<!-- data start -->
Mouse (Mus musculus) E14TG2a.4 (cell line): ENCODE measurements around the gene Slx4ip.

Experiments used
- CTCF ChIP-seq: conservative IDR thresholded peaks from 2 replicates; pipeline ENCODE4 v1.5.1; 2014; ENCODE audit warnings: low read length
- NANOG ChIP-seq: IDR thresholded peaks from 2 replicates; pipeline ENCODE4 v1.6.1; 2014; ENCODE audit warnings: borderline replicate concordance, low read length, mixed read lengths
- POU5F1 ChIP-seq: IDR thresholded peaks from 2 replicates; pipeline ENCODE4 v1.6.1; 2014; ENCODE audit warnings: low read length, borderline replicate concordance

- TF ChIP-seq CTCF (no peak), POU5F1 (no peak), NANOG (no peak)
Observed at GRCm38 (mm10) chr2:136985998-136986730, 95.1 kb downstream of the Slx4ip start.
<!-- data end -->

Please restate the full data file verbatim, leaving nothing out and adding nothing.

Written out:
Mouse (Mus musculus) E14TG2a.4 (cell line): ENCODE measurements around the gene Slx4ip.

Experiments used
- CTCF ChIP-seq: conservative IDR thresholded peaks from 2 replicates; pipeline ENCODE4 v1.5.1; 2014; ENCODE audit warnings: low read length
- NANOG ChIP-seq: IDR thresholded peaks from 2 replicates; pipeline ENCODE4 v1.6.1; 2014; ENCODE audit warnings: borderline replicate concordance, low read length, mixed read lengths
- POU5F1 ChIP-seq: IDR thresholded peaks from 2 replicates; pipeline ENCODE4 v1.6.1; 2014; ENCODE audit warnings: low read length, borderline replicate concordance

- TF ChIP-seq CTCF (no peak), POU5F1 (no peak), NANOG (no peak)
Observed at GRCm38 (mm10) chr2:136985998-136986730, 95.1 kb downstream of the Slx4ip start.